Amber: I think mine was more like a feeling of realization because I'm like a Disney princess. I think about the big ball gown weddings, me being sleeping beauty and the love of my life kissing me on my lips to make me realize that they are the love of my life. But that's not really how love looks for everybody or it's not how it looks for me. It [her love] felt real. Like I want to settle down with this person. I see myself buying a house with her. I see myself wanting to marry her. I see myself just living with her. I didn’t really see all that in my old relationships, I didn’t see any longevity in them. They were stepping stones. But [when] I look at her, I can see my significant other for the rest of my life.

"It feels like this is where I'm supposed to be. I'm grounded. I see. 15, 40, 60 years with her. I see going to the casket with her. I don't think I've ever seen that before."

Let’s talk about love languages. In what ways do you all feed each other’s love languages?

Amber: My [first] love language is physical touch, and then it would be words of affirmation and acts of service. And I feel like she just does them for me all the time and it's never asked. I don't really have to beg or ask more than once. I can literally just be watching TV and something will pop up and I'm like, “oh, I like that.” And next thing I know it’s at the doorstep. [I can say] I think I want sushi today and next thing I know there's sushi on our table. Her acts of service go far and beyond. And I feel like I'm clingy, but she never makes me feel like it. It's always welcomed and she's always embracing me. Holding my hand, patting me on the butt and opening the door for me. Just doing real cutesy stuff that I enjoy.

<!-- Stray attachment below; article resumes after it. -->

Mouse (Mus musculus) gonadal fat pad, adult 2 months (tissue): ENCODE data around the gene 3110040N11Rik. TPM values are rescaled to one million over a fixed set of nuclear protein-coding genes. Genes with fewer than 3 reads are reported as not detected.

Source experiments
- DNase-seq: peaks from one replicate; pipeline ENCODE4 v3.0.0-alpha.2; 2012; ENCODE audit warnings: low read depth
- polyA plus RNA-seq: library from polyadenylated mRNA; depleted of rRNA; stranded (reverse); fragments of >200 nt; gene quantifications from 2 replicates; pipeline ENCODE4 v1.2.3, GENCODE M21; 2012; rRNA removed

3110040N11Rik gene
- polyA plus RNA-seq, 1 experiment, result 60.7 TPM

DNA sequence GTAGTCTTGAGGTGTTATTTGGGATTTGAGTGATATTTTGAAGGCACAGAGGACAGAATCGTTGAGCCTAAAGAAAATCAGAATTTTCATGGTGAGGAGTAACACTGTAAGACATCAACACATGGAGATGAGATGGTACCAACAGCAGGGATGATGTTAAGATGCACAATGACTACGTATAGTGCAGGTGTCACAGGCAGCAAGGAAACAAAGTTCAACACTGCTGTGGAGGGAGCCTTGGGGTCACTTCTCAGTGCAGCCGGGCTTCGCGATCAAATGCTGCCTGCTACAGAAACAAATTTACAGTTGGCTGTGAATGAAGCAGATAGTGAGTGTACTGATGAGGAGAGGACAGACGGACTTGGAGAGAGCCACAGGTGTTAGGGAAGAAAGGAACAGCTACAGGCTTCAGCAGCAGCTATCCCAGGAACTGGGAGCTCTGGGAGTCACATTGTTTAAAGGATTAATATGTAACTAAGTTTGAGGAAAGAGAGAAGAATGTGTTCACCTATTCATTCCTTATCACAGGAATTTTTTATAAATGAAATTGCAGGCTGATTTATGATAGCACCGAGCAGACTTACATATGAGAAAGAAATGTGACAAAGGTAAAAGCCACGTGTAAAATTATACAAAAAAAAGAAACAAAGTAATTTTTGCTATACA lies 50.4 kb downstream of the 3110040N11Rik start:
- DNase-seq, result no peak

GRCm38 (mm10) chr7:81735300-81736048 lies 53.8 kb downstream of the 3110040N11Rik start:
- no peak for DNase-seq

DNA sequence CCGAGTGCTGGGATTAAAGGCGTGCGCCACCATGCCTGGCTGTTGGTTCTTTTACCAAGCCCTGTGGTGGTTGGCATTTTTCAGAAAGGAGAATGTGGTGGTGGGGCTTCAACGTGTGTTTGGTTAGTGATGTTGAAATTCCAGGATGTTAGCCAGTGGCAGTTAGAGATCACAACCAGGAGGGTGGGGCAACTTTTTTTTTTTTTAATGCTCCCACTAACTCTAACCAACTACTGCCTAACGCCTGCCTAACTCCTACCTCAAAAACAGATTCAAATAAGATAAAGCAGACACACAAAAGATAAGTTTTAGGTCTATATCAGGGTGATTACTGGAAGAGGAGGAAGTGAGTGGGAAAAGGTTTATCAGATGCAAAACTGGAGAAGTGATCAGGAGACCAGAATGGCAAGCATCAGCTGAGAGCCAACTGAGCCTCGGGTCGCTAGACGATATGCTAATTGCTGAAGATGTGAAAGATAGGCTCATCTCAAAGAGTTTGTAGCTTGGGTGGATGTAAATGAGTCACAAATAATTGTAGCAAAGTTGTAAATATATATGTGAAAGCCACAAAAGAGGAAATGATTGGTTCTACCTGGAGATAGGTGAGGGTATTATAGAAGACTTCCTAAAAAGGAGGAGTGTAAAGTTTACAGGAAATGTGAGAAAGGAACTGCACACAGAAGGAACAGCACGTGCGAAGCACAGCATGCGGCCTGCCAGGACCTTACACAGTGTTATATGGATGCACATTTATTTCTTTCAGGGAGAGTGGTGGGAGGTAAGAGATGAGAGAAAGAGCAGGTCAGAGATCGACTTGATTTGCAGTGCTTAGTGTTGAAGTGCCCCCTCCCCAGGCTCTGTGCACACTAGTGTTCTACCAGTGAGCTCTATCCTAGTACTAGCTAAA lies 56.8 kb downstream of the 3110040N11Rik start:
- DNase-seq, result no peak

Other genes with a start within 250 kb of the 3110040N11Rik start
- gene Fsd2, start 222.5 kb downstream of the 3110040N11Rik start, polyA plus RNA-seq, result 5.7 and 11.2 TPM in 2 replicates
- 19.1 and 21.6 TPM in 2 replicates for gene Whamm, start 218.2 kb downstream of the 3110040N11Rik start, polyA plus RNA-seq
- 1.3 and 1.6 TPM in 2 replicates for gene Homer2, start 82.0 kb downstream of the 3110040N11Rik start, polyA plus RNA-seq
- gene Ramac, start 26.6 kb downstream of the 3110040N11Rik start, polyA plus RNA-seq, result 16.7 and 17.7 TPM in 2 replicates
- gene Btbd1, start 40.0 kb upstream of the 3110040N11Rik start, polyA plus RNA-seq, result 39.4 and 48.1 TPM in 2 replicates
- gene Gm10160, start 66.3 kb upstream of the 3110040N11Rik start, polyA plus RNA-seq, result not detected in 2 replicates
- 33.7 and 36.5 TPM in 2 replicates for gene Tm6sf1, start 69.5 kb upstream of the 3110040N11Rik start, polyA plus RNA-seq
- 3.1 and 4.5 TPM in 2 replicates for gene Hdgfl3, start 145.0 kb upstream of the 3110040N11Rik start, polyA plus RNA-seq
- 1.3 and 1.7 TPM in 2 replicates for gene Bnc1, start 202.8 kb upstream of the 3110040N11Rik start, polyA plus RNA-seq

Roc: I say my top two are: words of affirmation and quality time. And she will gas me all day everyday. And quality time, like this, just sitting here. We could [just] be watching a movie and [it’s] perfect for me. I'm a homebody. And it’s not like a chore or anything, it just feels like this is what we do.

So you've relocated to be with Roc [to Amber]. How was that experience for both of you guys? How did the conversation of you all moving in together come up?

Amber: I think it was more of like, I don't see myself doing long distance for longer than a year. So if we're going to take that step, we're going to be serious. And it wasn't like I didn't get to see her all the time because her old position had her work four days on four days off. So those four days she was off she was in Connecticut anyway. She was always with me, but it didn't feel like she was with me. So when we had the conversation, she was just like, oay, when do you want to do this? I [had] just signed a contract to teach back home so I had to finish the school year. And I think three months into that school year, I was like, I'm ready to move now. But she's real big on commitment and told me that I had to stick with it.

Have you guys ever felt like it was difficult to feed each other’s love languages?